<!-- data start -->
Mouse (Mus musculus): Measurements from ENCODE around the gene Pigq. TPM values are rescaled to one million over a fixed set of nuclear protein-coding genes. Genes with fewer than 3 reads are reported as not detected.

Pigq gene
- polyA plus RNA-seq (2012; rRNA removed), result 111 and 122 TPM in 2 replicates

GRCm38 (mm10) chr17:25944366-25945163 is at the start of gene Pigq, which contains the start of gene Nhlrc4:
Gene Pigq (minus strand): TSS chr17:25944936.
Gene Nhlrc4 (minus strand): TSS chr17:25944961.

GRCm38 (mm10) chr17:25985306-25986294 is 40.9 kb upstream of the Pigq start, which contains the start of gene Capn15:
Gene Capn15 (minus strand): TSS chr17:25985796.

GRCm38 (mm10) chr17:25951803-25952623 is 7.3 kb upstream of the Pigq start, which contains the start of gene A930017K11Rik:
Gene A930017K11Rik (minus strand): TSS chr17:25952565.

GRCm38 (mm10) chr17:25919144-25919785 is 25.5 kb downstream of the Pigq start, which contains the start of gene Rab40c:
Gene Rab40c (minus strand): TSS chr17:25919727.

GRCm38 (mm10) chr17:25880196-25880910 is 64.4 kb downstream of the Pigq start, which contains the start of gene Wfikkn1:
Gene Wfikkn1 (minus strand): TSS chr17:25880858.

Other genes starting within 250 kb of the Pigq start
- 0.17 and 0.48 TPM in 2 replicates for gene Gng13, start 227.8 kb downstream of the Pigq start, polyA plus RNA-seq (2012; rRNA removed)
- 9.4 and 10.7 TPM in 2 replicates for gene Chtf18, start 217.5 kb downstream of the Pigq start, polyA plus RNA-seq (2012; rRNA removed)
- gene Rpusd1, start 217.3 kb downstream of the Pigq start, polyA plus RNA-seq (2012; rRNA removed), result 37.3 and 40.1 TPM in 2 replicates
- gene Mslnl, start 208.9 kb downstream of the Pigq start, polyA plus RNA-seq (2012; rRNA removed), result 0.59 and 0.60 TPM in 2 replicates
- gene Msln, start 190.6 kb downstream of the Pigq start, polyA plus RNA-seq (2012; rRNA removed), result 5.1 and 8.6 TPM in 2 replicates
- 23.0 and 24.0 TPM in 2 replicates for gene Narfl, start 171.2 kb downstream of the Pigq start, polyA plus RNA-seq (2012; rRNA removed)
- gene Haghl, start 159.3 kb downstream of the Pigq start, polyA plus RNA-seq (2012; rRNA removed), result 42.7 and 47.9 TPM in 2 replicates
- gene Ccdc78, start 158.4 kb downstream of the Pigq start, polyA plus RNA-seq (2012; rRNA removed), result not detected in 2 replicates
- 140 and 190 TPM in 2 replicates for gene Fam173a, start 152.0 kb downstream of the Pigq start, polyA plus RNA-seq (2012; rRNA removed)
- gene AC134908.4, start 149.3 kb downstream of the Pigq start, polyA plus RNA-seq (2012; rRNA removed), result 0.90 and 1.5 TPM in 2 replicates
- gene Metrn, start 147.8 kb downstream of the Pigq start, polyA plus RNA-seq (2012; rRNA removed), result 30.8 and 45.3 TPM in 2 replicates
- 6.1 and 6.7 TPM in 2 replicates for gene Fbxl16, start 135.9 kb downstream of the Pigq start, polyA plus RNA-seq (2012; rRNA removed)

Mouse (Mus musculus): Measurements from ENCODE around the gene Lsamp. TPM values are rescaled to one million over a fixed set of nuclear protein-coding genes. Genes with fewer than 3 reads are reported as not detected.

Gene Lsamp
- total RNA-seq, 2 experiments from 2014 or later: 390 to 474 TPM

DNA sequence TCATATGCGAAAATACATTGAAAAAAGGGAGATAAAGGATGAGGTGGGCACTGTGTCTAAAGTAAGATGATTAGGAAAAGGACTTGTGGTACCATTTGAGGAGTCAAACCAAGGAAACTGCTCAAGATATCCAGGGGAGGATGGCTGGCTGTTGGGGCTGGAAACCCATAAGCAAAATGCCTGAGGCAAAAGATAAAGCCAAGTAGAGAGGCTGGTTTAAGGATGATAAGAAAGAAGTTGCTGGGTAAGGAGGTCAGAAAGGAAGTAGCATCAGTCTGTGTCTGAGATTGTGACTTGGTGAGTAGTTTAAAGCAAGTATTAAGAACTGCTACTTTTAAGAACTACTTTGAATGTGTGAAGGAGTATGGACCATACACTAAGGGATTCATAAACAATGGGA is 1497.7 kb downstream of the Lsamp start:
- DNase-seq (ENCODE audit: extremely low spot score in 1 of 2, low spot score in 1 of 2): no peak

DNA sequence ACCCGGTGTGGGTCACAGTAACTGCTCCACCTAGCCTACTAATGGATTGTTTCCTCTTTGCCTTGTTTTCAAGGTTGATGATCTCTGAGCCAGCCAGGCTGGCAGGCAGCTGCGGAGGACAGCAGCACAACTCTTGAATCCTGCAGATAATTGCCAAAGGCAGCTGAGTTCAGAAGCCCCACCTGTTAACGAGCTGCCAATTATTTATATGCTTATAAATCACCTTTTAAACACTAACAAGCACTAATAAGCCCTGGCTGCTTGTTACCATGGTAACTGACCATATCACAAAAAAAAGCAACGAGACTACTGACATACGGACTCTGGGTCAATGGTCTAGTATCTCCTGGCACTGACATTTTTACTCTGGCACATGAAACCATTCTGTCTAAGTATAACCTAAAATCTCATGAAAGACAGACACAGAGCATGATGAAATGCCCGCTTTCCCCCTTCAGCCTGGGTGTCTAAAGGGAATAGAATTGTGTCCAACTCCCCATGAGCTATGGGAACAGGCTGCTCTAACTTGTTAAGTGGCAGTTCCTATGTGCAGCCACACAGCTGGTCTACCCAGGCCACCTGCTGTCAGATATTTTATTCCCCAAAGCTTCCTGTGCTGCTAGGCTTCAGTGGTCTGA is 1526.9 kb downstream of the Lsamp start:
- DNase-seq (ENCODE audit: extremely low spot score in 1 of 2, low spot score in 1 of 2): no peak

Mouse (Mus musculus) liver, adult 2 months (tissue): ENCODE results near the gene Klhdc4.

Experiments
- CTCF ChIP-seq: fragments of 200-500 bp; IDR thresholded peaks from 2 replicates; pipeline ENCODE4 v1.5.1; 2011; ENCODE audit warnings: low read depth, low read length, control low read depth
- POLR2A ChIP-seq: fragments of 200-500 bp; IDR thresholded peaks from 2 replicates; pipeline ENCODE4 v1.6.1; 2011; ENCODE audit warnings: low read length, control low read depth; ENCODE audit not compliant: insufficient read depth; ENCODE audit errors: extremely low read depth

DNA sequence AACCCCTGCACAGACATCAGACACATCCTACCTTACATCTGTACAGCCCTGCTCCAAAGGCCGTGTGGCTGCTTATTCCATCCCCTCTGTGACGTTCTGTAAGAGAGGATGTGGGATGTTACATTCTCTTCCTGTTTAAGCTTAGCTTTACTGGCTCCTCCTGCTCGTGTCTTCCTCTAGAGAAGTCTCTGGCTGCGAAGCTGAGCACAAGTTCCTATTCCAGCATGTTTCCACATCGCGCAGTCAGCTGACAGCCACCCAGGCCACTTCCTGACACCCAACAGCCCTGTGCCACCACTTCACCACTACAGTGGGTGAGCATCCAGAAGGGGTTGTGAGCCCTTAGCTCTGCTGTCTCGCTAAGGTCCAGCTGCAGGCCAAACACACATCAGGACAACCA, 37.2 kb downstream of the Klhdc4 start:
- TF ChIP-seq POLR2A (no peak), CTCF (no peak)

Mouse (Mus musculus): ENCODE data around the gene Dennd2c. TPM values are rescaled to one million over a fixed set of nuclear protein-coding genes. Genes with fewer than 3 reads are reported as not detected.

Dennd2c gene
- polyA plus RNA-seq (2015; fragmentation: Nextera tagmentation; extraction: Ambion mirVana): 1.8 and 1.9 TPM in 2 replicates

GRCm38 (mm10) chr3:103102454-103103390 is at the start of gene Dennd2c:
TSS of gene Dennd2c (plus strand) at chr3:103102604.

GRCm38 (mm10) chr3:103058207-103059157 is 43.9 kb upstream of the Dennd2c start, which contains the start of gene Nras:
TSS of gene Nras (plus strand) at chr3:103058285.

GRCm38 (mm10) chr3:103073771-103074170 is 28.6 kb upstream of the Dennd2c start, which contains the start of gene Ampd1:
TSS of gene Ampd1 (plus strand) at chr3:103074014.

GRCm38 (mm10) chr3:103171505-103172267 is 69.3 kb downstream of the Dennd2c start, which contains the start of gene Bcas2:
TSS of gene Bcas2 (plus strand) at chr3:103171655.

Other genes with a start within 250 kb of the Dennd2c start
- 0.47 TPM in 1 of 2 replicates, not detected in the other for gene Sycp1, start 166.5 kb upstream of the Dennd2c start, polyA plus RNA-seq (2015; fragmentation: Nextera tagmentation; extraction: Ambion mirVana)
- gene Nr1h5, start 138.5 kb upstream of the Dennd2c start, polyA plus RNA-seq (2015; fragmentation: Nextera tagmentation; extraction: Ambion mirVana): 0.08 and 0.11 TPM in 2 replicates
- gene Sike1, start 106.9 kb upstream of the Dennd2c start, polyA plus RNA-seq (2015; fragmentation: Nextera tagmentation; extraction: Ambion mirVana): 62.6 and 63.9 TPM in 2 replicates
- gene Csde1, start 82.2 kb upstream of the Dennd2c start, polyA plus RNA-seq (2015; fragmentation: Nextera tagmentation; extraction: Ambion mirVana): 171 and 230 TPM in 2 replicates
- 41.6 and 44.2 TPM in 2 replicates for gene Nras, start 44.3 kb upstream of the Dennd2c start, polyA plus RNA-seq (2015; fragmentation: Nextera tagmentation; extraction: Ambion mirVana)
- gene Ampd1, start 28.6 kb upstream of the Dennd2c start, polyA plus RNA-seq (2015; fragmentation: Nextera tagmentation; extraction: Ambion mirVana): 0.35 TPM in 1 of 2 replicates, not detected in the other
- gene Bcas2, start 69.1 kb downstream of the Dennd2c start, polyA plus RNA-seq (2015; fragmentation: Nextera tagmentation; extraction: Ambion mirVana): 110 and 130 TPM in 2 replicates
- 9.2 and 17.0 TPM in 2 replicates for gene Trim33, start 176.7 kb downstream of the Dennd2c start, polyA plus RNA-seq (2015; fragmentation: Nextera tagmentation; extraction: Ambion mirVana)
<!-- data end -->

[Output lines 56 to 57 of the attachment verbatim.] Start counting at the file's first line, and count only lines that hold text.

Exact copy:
- gene Csde1, start 82.2 kb upstream of the Dennd2c start, polyA plus RNA-seq (2015; fragmentation: Nextera tagmentation; extraction: Ambion mirVana): 171 and 230 TPM in 2 replicates
- 41.6 and 44.2 TPM in 2 replicates for gene Nras, start 44.3 kb upstream of the Dennd2c start, polyA plus RNA-seq (2015; fragmentation: Nextera tagmentation; extraction: Ambion mirVana)